“When an organization wants to be agile, it’s always about processes and the rapid adaptation to the dynamic developments of the environment. We call this ‘organizational agility‘,“ explains Dr. Christian Mahringer, who is a research fellow at the chair of Prof. Dr. Birgit Renzl at the BWI.
Changes that companies have to deal with can be caused by, for example, other companies or by interested parties. Christian Mahringer mentions the company Uber, which shook up the cab industry a few years ago, as an example. Also, companies like Tesla, developments in the field of artificial intelligence, the corona pandemic, and new demands by the government and interested parties to mitigate climate change represent such dynamic environmental factors. In all these cases, companies need organizational agility to be able to act successfully.
Renzl, B., Mahringer, C., Rost, M., & Scheible, L. (2021). Organizational Agility: Current Challenges and Future Opportunities. Journal of Competences, Strategy & Management, Volume 11, 1–10, https://doi.org/10.25437/jcsm-vol11-51
“In our editorial in the special issue of the Journal of Competences, Strategy & Management (JCSM) we want to give an overview of how organizations succeed in becoming agile and how this process can be described and defined. The volume as a whole also provides a forum for diverse perspectives in order to improve understanding of organizational agility,” says Christian Mahringer, explaining the aim of the publication.
Many different definitions of the same phenomenon
The challenge for researchers is that there are many different definitions of the same phenomenon and that the term “agility” includes various concepts. One definition of agility describes an organizational-level phenomenon that deals with environmental dynamics and how organizations respond to those dynamics. Another refers to a specific set of methods, such as Scrum. This is an adaptive and agile approach to product development and project execution. The term originates from rugby and describes a move in which the team must organize itself independently and in close coordination between the players. Accordingly, Scrum focuses on the self-organization of the team.
The scientists also looked at how teams are working together. Methodological agility, for example, includes the topic of leadership, the question of which organizational structures exist, and how teams are organizing themselves. “Agile companies don’t necessarily use agile methods, and, conversely, a company can work with agile methods but not actually be agile,” explains Christian Mahringer. In traditional engine development in the automotive industry, for example, the aim is to further optimize existing knowledge. Although agile methods are being used here, this is not necessarily due to the agility of the organization. In other areas, such as the development of new drive technologies as well as autonomous driving, the organization as a whole has to adapt to new environmental conditions in an agile manner.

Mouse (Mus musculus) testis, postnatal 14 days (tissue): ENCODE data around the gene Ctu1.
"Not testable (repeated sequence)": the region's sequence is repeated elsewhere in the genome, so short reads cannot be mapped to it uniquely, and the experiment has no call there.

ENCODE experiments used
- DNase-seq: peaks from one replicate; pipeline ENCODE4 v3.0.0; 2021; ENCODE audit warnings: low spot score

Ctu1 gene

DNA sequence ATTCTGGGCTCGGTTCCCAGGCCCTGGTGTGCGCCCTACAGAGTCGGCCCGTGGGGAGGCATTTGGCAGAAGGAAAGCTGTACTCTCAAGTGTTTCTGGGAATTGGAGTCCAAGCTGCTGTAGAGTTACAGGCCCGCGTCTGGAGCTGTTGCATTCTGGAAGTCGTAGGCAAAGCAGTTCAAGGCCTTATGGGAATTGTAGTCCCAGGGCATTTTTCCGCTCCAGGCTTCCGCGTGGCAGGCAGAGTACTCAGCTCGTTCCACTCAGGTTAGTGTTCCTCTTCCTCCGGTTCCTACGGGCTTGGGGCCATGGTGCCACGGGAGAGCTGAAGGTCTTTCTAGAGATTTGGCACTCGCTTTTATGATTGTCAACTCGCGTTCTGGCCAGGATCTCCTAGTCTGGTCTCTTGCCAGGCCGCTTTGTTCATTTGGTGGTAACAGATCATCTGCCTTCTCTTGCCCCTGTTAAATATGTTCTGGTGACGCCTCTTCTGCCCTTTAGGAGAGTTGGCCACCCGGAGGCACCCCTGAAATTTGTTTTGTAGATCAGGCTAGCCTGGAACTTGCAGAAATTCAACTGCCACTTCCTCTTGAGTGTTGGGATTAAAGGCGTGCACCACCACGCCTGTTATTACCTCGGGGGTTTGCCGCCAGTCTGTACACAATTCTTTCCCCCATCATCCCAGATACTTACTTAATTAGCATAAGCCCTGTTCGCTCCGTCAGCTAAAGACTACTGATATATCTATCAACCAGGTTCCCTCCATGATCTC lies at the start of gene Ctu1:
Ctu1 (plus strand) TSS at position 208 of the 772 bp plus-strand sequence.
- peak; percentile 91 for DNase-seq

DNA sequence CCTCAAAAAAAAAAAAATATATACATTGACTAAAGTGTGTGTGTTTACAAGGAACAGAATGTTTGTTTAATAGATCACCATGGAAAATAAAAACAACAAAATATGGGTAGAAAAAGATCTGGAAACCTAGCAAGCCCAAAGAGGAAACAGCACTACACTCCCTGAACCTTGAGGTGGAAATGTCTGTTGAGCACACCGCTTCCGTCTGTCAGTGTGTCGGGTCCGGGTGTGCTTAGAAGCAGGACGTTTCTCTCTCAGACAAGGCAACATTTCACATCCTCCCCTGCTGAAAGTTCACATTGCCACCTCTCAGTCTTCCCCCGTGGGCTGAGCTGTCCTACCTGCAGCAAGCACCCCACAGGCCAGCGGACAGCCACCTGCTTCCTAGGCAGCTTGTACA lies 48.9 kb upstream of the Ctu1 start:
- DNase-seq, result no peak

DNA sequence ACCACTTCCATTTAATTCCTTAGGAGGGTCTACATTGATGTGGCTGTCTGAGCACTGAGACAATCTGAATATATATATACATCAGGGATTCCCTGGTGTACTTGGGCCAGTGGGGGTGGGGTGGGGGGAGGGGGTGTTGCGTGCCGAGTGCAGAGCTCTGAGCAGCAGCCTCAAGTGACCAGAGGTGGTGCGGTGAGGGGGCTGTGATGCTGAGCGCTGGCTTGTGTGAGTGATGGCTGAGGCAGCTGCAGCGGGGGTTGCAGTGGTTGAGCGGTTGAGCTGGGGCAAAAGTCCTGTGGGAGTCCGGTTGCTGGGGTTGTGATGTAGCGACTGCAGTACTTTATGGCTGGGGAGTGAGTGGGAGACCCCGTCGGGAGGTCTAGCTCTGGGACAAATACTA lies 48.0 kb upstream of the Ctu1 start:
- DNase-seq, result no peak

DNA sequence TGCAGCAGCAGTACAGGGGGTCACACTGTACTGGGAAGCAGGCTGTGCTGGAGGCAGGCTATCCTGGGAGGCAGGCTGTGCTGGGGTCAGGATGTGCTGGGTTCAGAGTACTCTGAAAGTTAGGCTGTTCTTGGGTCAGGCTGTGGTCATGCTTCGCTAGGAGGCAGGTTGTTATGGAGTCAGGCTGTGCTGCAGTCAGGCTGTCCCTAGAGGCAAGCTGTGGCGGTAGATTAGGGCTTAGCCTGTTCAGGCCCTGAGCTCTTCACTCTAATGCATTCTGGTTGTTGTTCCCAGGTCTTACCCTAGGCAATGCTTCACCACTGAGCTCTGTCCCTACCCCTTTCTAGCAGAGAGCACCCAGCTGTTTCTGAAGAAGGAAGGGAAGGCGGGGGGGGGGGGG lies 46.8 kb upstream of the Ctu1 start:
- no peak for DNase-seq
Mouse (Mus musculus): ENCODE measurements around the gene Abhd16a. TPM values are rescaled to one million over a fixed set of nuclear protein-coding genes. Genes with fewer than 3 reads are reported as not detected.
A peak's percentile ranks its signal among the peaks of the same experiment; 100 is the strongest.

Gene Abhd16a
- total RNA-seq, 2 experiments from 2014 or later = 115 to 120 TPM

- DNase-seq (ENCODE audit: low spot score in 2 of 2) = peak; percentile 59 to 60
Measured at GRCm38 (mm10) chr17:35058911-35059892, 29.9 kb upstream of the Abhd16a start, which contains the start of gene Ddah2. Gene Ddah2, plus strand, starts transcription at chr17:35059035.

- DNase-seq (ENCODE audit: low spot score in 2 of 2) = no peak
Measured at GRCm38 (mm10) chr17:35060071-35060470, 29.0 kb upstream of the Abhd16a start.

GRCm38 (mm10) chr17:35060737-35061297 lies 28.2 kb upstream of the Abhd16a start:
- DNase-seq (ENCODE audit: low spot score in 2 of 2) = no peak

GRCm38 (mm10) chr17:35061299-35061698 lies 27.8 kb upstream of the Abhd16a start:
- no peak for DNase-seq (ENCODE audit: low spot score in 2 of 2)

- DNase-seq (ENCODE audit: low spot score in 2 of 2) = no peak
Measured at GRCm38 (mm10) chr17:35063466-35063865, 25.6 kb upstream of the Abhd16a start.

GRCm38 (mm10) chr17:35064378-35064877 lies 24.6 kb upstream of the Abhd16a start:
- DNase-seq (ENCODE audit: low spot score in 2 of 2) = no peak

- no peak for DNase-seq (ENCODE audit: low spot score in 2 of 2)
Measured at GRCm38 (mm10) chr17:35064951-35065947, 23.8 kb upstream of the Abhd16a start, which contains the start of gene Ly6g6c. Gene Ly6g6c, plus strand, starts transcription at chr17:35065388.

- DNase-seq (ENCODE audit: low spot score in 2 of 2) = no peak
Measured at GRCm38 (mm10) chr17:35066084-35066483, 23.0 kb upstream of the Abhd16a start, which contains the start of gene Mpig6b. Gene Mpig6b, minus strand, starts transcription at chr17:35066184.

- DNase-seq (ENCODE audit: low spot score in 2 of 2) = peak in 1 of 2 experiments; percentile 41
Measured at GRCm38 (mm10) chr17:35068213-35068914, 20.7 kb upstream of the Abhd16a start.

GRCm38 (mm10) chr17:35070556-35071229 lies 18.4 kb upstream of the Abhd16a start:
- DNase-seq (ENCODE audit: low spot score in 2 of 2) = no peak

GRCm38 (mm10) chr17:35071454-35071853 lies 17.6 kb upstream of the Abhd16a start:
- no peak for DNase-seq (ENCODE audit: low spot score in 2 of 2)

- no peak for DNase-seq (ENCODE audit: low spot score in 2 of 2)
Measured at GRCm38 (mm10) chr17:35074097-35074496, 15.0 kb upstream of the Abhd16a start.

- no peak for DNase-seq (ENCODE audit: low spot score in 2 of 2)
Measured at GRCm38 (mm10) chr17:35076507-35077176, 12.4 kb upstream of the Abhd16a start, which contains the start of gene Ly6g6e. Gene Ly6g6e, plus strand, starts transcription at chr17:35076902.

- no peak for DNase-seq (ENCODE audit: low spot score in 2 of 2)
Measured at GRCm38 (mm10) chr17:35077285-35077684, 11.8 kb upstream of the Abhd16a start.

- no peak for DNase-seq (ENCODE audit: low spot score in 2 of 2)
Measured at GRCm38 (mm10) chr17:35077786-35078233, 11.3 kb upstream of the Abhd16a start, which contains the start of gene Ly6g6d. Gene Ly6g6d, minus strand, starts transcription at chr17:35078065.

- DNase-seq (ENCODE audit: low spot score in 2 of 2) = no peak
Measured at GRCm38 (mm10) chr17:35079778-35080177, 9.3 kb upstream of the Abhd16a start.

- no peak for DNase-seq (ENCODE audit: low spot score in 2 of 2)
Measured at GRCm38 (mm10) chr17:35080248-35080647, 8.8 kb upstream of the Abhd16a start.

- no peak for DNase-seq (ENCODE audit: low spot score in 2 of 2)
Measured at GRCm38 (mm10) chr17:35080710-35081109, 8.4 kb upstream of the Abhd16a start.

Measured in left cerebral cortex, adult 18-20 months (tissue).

Agility as proactivity and speed
Many definitions given in the publication consider the nature of agility as an organizational ability or skill. Several authors assume that organizational agility enables companies to quickly identify and seize opportunities in the external environment and thus also surprise competing companies. According to the researchers, this temporal connotation is one of the most salient features of organizational agility. A collective behavioral pattern of actors in an organization could also facilitate organizational agility if an organizational learning and competence development process takes place at different levels.
“Agility is not only about companies reacting and adapting to environmental changes, but also about developing something entirely new, proactively shaping the environment, and influencing market dynamics like Uber did, for example,” says Dr. Christian Mahringer.
Publication via open access
The publication of the special issue reflects an important change in the academic environment, namely the increasing trend of journals being published in an open-access model. The special issue is the first issue of the Journal of Competences, Strategy & Management (JCSM) all of which is available via open access. “With the support of the University Library we set up a platform that allows us to manage the publication process and make future articles available free of access charges. We believe that this is a crucial step in preparing the journal for the academic future and we are pleased that the articles will now become more visible and available to readers from all over the world,” say the publishers.
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